When a Pastor is Unable to Visit the Hurting

by Don Bartemus | May 26, 2020 | Articles

“Those who have been in the chamber of affliction know how to comfort those who are there.  Do not believe that any man will become a physician unless he walks the hospitals; and I am sure that no one will become a divine, or become a comforter, unless he lies in the hospital as well as walks through it, and has to suffer himself.” (“The Christian’s Heaviness and Rejoicing”, NPSP 4, Sermon 222, p. 461).

The Weight of Depression

Do you feel it? Has it overwhelmed you yet?

Most of us do not want to admit it or we call it something else, like “discouragement.” Yet depression is much more than discouragement because it is debilitating and very deep. I have counseled many people who battled depression. In the back of my mind, I would often think, “just try harder, get up and get moving.” I could honestly say that I have never been depressed.

Until the past three or four days.

I have a calling to represent Christ’s compassion to people on behalf of his church. Jesus went about doing good and showing his compassion by reaching out to people, touching people, being face-to-face with people. But I have been immobilized.  

Many of you know what I am talking about. Maybe not in a pastoral sense, but in a personal way. When was the last time you were able to reach out and hug your grandchildren? When was the last time you could visit and hold the hand of a loved one who is in a nursing home or hospital?

We wait, week after week, for our society to “open up” so that we can safely go. And we’re still waiting.

How Ministry Looks Different

I have often likened my ministry to being in the back of an ambulance. My job is to get there, open the medical bag, and do what I have been trained and called to do. That is: diagnose and triage, then apply the truth of God’s Word to the wounded and hurting.

Yet, this ministry looks a lot different right now.

I have been discouraged before—it is a big deal for a little while and then diminishes. But this time, I felt differently. I believe I was indeed depressed.  

It is very risky for a pastor to admit that he feels depression (whether it was depression or not, I am not certain, but it felt very different from any other discouragement I have ever felt). As pastors, we are expected to be “on top of things,” both emotionally and spiritually. What’s more, I’m a pastor of Compassion Ministries who spends more than 50 percent of my life smiling because I am genuinely happy. How could that joy possibly disappear for a time? Yet, it did. And over a period of about three days, I learned some things. First and foremost, I learned that for me, the shift came about when I took my eyes off Jesus.

A Lesson from Peter

Recall with me the Peter, the “Little Rock,” and how Scripture records the amazing high point and depressing low point for this impulsive disciple: Jesus sent his men across the lake and promised to meet them there. In the middle of the night, as the wind and waves slowed them down, they saw a man walking on the water about to pass them. They argued over who this was until Jesus essentially said, “Relax. It is me.”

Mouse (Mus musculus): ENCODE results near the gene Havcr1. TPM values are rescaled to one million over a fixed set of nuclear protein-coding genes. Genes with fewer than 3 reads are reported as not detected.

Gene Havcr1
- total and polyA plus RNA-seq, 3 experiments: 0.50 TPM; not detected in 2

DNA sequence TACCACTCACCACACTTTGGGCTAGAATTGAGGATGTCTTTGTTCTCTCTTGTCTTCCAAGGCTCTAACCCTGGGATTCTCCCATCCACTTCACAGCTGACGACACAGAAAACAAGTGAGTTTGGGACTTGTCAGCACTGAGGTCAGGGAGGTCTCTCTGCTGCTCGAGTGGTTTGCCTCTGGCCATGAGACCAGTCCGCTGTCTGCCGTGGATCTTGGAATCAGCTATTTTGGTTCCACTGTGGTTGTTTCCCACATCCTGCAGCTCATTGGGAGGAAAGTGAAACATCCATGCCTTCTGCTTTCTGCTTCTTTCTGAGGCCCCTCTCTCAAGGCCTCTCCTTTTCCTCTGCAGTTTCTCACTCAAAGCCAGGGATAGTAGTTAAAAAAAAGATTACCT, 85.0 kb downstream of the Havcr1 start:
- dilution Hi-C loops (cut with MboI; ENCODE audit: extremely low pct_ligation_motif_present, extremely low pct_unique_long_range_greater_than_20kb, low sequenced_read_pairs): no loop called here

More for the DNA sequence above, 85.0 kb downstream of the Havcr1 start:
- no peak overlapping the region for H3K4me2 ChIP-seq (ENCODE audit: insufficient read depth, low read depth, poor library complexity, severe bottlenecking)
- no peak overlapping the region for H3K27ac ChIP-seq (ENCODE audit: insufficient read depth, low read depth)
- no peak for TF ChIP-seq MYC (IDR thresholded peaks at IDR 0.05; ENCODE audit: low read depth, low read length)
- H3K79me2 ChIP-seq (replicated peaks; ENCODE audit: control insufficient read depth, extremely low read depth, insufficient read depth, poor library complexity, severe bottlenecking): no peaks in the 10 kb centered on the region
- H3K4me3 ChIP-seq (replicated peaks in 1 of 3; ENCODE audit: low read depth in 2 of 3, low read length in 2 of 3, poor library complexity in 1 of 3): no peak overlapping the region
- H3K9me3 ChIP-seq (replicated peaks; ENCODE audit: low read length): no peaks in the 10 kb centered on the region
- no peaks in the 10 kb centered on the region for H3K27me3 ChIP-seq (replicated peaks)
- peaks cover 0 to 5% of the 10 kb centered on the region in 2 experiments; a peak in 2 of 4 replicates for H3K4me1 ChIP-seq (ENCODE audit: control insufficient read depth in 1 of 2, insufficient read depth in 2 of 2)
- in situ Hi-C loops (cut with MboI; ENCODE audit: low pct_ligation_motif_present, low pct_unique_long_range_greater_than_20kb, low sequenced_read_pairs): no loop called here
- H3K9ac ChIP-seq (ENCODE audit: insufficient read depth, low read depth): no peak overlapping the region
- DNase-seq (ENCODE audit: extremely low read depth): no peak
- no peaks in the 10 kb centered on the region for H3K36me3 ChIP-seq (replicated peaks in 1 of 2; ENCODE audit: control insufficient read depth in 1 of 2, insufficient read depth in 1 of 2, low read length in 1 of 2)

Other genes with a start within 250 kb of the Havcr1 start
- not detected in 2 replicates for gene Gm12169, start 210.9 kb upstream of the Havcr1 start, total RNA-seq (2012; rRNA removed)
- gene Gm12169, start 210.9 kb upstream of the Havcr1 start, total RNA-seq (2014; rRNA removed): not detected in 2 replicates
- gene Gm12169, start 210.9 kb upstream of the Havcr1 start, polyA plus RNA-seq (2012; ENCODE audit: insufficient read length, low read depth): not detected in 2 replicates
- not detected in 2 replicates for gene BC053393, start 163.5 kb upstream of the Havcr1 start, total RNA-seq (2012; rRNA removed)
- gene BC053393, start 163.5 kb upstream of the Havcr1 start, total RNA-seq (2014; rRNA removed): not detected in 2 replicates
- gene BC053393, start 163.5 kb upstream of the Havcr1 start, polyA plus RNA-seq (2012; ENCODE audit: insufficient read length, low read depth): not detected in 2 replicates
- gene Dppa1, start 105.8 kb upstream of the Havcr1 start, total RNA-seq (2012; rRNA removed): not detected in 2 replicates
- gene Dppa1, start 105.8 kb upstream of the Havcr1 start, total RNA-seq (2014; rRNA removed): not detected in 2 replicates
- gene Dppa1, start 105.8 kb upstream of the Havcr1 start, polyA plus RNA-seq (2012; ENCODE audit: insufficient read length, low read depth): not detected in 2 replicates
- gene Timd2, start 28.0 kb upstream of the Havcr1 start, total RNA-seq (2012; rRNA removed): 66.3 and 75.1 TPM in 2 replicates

Peter said, “If it is you, ask me to come to you walking on the water.” Jesus did ask, and Peter did walk. On his way over to Jesus, everything changed. As he walked on the water, he momentarily took his eyes off of Jesus and placed them on the events surrounding him. He started looking at the waves.

Where Are We Fixing Our Eyes?

I did a ten-mile run the other day, and during that run, I had some time to think. I considered: What is my new normal as a Compassion pastor? God showed me that while I have a lot of things that I “do” as a pastor, he wants me to “be” the pastor he has called me to be.

During his ministry, Jesus showed compassion as he touched people—I cannot do that right now—but also in how he ultimately offered them faith. In fact, we see this in the situation of Peter walking on water. Peter looked around at the rising waves and took his eyes off Jesus. Jesus’s answer was faith. He asked Peter, “Why did you doubt?” and, “Where is your faith?”

Since our quarantine began, I have been fixing my eyes on Jesus. I have not missed a day of my personal, spiritual disciplines. I have not missed a day of work. I am enjoying Pastor Mark’s preaching. I have reached out to others electronically. But after a while, I slowly began to fix my eyes on the events surrounding us. I began to go under. I didn’t go very far, relatively speaking, but it gave me a window into those who do chronically struggle with discouragement or depression. And I knew that while the cause is very different for all people, my situation was very much the result of taking my eyes off Jesus. So I wondered: Why did I doubt? Where is my faith?

How to Shift Our Focus to Christ

If you read the rest of Peter’s story, you find that Jesus plucked Peter out of the water and took him back to the boat. He knew that Peter had much more to learn about doubt and faith—things that Peter really would not grasp until he became a dwelling place of the Holy Spirit at Pentecost. So he pulled Peter into the boat and continued to encourage and strengthen the faith of this man who, as I mentioned previously, would go on to become the “rock on which Jesus would build his Church (Matt. 16:8).

I see it in Peter’s story and I see it in my own: Taking our eyes off Jesus and looking at the events around us will lead to our “depression” under the surface of the lake of doubt. The solution? We need to cry out: “Lord, help me!” He will.